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CCS Students Create Interactive Art for Little Caesars Arena

Comerica Arch Thumb

The CCS programming for designers course is taught by Michael Evans with students creating interactive art inside Little Caesars Arena

A partnership between Olympia Development of Michigan, Ilitch Charities and the College for Creative Studies creates opportunities for art students to put their stamp on Detroit through several new art installations in and around Little Caesars Arena.

The District Detroit announced in January that several groups of CCS students would create original, public artwork in the Detroit community. As part of the hands-on learning initiative, Ilitch Charities and Olympia Development together donated $800,000 to support the CCS art projects.

Since the beginning of the fall 2017 term, CCS students have been immersing themselves in the various parts of The District Detroit to understand the area’s history and to gather community demographics. 

Upcoming projects include a sculpture installation, which will be visible from Woodward Avenue, and an interactive art installation near the arena’s Comerica entrance.

Students enrolled the college’s two-year MFA Interaction Design program will use programming skills to create animated artwork for the Comerica arch featured inside the arena’s southeast entrance. The competitive MFA program brings together students of design, art and technology to prepare them for careers at design firms and tech companies.

“CCS is a longstanding source of art and design in the city, and the Comerica arch project is a way for the school to showcase its world-class students and faculty to the community,” said Paul Pangaro, Ph.D., chair and associate professor for the MFA Interaction Design program. “It’s about demonstrating the great contributions that CCS makes to the city of Detroit and how we participate in its resurgence.”

It’s also an example of how Olympia Development and Comerica are engaging the broader Detroit community to make the concourse an exciting, personal experience by inviting in the dynamic artwork and ideas from the area's next generation of designers, Pangaro said.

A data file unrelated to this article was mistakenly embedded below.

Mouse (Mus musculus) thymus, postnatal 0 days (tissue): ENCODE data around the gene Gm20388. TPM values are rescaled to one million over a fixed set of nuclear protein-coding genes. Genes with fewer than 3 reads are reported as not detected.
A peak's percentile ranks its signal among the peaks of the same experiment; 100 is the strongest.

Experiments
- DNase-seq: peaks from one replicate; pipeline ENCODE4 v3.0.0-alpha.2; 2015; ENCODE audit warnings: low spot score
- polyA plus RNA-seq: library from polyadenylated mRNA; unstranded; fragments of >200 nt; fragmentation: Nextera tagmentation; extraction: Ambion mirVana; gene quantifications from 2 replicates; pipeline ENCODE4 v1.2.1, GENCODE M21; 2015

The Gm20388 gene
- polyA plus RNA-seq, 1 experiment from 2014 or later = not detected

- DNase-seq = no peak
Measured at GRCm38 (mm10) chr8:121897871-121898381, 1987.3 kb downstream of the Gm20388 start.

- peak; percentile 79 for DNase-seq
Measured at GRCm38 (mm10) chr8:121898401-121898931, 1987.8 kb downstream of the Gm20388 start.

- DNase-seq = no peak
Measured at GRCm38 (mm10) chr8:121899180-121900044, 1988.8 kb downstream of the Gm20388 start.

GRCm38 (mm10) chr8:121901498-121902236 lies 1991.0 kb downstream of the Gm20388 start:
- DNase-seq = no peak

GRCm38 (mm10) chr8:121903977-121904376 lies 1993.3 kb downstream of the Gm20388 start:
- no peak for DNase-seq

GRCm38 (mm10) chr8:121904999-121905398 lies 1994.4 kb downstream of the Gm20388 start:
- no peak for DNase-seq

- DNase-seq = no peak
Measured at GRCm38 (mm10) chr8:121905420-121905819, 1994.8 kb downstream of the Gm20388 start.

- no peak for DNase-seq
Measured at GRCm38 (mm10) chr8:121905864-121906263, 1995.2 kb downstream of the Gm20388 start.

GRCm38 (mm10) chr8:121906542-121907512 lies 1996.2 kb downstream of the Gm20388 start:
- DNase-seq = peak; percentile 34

Alicia Secord, a first-year graduate student at CCS, is among the group of students who will create artwork for the Comerica arch, which stands 9-feet tall and about 14-feet wide.

“The chance to have your work out in the wild is a great opportunity, and it sounds like a fun challenge,” Secord said.

As a student of the Programming for Designers course, she said she has learned a lot about JavaScript, the programming language of HTML and the Web.

Pangaro said the course will allow students to take their knowledge deeper into sensors and hardware prototyping that could make the Comerica arch responsive to the public.

Upon completion, fans passing through the arch will encounter illuminated images and videos from a wide range of CCS programs, including gaming and digital media, illustration and painting, glassblowing and sculpture, graphic and product design. 

As CCS students continue to conceptualize and create artwork, they will work alongside community members through the college’s Community Arts Partnerships (CAP) and community+public arts:DETROIT (CPAD) programs.

About The District Detroit

The District Detroit is one of the largest sports and entertainment developments in the country. Located in the heart of Detroit, this 50-block, mixed-use development led by the Ilitch organization unites eight world-class theaters, five neighborhoods and three professional sports venues in one vibrant, walkable destination for people who want to live, work and play in an exciting urban environment. Home to the Detroit Tigers, Detroit Red Wings, Detroit Pistons and Detroit Lions — The District Detroit represents the greatest density of professional sports teams in one downtown core in the country.

 

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